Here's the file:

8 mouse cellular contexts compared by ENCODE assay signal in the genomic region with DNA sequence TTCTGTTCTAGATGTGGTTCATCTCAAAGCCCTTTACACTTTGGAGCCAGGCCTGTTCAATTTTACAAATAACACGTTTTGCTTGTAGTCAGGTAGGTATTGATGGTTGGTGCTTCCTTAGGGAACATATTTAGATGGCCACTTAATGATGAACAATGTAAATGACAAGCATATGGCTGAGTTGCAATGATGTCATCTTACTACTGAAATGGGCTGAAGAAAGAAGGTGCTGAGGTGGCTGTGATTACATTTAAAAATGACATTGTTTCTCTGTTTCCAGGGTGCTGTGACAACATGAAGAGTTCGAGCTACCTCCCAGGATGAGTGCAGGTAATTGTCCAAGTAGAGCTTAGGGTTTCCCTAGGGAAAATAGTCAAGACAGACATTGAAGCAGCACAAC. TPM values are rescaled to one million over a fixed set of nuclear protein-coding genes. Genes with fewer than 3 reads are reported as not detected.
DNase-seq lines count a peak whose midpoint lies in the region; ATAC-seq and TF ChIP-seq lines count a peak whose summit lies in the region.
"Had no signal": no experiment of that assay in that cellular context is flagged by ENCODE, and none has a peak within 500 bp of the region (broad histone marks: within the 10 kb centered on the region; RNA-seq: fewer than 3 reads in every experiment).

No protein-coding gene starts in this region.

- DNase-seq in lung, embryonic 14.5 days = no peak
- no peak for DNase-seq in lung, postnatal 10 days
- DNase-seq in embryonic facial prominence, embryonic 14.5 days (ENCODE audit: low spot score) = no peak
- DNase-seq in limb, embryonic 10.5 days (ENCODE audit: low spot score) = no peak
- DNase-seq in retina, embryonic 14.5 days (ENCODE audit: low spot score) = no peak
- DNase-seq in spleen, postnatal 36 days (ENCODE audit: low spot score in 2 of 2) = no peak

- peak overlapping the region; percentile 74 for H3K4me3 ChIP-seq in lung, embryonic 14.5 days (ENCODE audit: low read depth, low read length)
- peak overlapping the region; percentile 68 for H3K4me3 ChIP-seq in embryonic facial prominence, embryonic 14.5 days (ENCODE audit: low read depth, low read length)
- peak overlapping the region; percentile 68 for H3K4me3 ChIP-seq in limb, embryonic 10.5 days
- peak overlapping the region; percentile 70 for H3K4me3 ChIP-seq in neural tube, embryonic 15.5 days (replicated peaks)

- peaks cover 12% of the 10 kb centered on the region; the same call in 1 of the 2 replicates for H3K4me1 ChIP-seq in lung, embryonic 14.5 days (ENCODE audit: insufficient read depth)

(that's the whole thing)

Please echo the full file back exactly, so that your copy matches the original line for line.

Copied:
8 mouse cellular contexts compared by ENCODE assay signal in the genomic region with DNA sequence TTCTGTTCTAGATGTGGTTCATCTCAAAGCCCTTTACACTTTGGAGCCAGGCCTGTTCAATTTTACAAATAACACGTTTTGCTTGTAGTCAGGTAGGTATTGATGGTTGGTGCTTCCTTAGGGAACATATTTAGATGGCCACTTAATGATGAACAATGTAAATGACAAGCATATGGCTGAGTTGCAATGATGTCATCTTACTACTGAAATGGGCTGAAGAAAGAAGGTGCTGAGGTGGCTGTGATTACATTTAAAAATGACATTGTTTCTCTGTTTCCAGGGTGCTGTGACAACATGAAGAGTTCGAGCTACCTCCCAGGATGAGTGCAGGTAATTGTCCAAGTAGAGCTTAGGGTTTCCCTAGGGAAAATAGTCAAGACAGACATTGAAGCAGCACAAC. TPM values are rescaled to one million over a fixed set of nuclear protein-coding genes. Genes with fewer than 3 reads are reported as not detected.
DNase-seq lines count a peak whose midpoint lies in the region; ATAC-seq and TF ChIP-seq lines count a peak whose summit lies in the region.
"Had no signal": no experiment of that assay in that cellular context is flagged by ENCODE, and none has a peak within 500 bp of the region (broad histone marks: within the 10 kb centered on the region; RNA-seq: fewer than 3 reads in every experiment).

No protein-coding gene starts in this region.

- DNase-seq in lung, embryonic 14.5 days = no peak
- no peak for DNase-seq in lung, postnatal 10 days
- DNase-seq in embryonic facial prominence, embryonic 14.5 days (ENCODE audit: low spot score) = no peak
- DNase-seq in limb, embryonic 10.5 days (ENCODE audit: low spot score) = no peak
- DNase-seq in retina, embryonic 14.5 days (ENCODE audit: low spot score) = no peak
- DNase-seq in spleen, postnatal 36 days (ENCODE audit: low spot score in 2 of 2) = no peak

- peak overlapping the region; percentile 74 for H3K4me3 ChIP-seq in lung, embryonic 14.5 days (ENCODE audit: low read depth, low read length)
- peak overlapping the region; percentile 68 for H3K4me3 ChIP-seq in embryonic facial prominence, embryonic 14.5 days (ENCODE audit: low read depth, low read length)
- peak overlapping the region; percentile 68 for H3K4me3 ChIP-seq in limb, embryonic 10.5 days
- peak overlapping the region; percentile 70 for H3K4me3 ChIP-seq in neural tube, embryonic 15.5 days (replicated peaks)

- peaks cover 12% of the 10 kb centered on the region; the same call in 1 of the 2 replicates for H3K4me1 ChIP-seq in lung, embryonic 14.5 days (ENCODE audit: insufficient read depth)